If these criteria do not apply to the individual’s artistic field, the petitioner can provide other evidence that similarly shows extraordinary ability. This “catch-all” option is often combined with at least some evidence from the enumerated categories.
A petitioner seeking O-1 status for an individual in the motion picture or television industry must demonstrate the individual’s extraordinary achievement (not ability) in the industry and must establish the individual has “a very high level of accomplishment” as show by “a degree of skill and recognition significantly above that ordinarily encountered.” In other words, the petitioner must show the individual is “recognized as outstanding, notable, or leading in the motion picture or television field.”
For this category, there are only two options, preeminent award, or evidence that falls into at least three enumerated categories. There is no “catch-all” for movies and television. If the individual has been nominated for or received a major international award (e.g., Oscar, Emmy, or Director’s Guild Award) no other evidence is needed. For all other cases, petitioner must provide three or more of the following types of evidence:
Petitioners are limited to the six enumerated options for proof. If these six do not apply to the individual, there is no provision for providing alternative forms of proof.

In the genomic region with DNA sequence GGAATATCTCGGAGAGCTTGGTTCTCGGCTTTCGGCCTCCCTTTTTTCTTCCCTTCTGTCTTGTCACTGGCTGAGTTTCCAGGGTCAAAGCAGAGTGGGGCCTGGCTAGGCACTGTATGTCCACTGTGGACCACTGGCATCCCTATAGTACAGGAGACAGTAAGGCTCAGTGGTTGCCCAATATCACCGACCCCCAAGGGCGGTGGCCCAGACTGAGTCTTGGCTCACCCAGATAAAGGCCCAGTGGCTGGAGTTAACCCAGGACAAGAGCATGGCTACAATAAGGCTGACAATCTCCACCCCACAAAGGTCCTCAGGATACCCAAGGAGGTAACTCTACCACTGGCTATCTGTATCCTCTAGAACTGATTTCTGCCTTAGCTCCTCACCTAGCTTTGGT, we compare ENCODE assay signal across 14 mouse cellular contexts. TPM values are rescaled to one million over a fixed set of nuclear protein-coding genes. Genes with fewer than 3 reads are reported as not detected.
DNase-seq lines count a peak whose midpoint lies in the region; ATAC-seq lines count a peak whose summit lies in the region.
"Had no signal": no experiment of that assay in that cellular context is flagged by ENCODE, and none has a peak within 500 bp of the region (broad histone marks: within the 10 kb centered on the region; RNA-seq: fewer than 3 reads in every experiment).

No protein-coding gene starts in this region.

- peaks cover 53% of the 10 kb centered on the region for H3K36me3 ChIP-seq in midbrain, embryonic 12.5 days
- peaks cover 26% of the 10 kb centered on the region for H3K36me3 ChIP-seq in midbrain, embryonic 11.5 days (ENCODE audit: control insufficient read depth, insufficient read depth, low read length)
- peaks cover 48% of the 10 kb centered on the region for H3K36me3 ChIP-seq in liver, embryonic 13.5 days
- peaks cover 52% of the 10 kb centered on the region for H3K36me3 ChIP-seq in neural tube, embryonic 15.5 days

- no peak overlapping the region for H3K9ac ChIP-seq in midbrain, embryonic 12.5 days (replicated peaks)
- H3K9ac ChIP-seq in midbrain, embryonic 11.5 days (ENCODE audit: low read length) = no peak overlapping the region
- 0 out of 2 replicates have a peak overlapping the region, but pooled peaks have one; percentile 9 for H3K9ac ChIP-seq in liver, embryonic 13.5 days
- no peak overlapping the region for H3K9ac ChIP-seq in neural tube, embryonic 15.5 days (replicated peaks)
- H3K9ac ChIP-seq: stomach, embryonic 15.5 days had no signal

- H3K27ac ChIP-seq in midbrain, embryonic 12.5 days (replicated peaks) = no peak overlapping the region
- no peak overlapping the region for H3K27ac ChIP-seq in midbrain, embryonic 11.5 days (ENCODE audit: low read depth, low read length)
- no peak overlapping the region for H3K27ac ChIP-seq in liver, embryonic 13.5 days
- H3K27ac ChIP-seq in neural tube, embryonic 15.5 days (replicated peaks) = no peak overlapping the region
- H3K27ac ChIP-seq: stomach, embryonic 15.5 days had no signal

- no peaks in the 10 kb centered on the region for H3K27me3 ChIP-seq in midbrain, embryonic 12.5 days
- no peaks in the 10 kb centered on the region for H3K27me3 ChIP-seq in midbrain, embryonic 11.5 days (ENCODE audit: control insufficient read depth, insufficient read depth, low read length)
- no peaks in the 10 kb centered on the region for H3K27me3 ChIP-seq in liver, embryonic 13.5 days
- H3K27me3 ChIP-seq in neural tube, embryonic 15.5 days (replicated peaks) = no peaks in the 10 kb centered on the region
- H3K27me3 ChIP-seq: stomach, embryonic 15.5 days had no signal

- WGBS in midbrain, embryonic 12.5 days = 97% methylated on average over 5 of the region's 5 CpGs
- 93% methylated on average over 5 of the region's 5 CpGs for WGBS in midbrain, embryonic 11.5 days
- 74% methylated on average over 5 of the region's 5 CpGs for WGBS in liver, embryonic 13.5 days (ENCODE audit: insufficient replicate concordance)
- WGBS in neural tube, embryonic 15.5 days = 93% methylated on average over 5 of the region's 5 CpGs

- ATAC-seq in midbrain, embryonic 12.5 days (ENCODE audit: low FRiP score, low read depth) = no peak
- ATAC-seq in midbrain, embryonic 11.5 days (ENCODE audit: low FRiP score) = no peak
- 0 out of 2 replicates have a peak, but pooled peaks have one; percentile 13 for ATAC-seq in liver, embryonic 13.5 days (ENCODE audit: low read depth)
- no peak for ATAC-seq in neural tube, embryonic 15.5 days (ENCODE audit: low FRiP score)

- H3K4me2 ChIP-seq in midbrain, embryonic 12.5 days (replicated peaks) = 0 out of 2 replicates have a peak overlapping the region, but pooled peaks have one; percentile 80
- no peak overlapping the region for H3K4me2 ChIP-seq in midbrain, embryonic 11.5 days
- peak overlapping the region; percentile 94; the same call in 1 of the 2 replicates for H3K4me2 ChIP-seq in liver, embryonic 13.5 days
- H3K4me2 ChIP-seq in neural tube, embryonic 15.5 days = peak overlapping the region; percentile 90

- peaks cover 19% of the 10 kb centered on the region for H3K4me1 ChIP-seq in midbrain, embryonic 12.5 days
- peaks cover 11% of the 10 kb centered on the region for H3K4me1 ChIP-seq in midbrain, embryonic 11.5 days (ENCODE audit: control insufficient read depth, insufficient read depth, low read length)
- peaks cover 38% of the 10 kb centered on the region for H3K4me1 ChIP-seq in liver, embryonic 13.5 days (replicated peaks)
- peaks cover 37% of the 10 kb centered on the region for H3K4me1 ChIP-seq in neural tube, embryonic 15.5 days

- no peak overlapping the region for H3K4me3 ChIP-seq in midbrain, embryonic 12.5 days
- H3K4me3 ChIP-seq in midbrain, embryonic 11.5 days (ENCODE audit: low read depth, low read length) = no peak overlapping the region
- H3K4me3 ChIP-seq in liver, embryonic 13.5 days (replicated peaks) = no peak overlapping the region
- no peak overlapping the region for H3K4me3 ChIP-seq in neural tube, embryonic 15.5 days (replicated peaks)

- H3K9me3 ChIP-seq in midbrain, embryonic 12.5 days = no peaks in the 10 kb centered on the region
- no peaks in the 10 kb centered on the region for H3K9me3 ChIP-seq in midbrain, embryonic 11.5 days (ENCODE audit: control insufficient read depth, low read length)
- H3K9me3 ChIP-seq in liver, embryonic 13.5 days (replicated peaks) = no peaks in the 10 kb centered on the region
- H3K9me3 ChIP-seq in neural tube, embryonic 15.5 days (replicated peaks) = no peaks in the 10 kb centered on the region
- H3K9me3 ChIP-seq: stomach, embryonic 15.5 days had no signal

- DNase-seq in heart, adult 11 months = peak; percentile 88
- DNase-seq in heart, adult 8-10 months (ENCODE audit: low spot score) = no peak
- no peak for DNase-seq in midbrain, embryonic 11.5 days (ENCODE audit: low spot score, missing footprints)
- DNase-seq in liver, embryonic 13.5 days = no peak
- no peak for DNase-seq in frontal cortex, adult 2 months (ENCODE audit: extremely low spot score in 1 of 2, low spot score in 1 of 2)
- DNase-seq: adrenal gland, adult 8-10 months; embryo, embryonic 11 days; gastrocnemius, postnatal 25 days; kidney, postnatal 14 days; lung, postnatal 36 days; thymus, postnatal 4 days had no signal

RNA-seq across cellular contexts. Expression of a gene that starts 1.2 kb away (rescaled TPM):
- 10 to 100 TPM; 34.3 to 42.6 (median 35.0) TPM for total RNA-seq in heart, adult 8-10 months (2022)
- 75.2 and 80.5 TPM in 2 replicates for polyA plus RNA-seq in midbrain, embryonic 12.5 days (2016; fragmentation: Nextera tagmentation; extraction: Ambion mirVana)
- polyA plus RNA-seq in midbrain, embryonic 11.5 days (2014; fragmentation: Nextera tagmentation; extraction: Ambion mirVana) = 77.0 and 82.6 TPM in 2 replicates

In addition to the submission of proofs, petitioners must submit a consultation, usually in the form of a written advisory opinion, from a U.S. peer group, labor, or management organization regarding the nature of the work to be done and the individual's qualifications to perform them.
If the extraordinary ability individual changes employers while in the U.S., the new employer must file a new petition describing the new activities in which the individual will be engaged. If the U.S. employer terminates the individual’s employment prematurely, the employer is obligated to provide return transportation abroad to the individual’s most recent place of residence.
A principal with extraordinary ability in the arts or athletics may be accompanied by individuals who are an integral part of the actual performance of the principal in the specific performing or sports events (e.g. coaches, trainers, managers, etc.). In this function, the O-2 must have critical skills and experience specific to activities of the principal and specifically commit to retaining a primary residence outside of the United States. (This is not a requirement of the principal him or herself). Additionally, the employee must demonstrate substantial experience performing the critical skills and essential services for the principal, or, if the employee is involved in motion picture or television production, she must demonstrate her involvement in significant pre- or post-production work on the film outside of the United States, and that her work is essential to the project.
The spouse and minor children of the principal individual and of her supporting employees may accompany or follow to join the principals. These dependents are given O-3 status and are not authorized for employment while in the U.S. in this dependent status.
The principal will be granted a stay of sufficient duration to complete the event(s) for which she is coming to the U.S., up to 3 years. Employees and dependents are permitted to stay the same length of time. Extensions of stay are permitted in one year increments to complete the activity for which admission was originally granted.
The O-1 category is not overtly a dual intent category, but individuals in O-1 status may be beneficiaries of labor certifications and take certain steps toward permanent residence.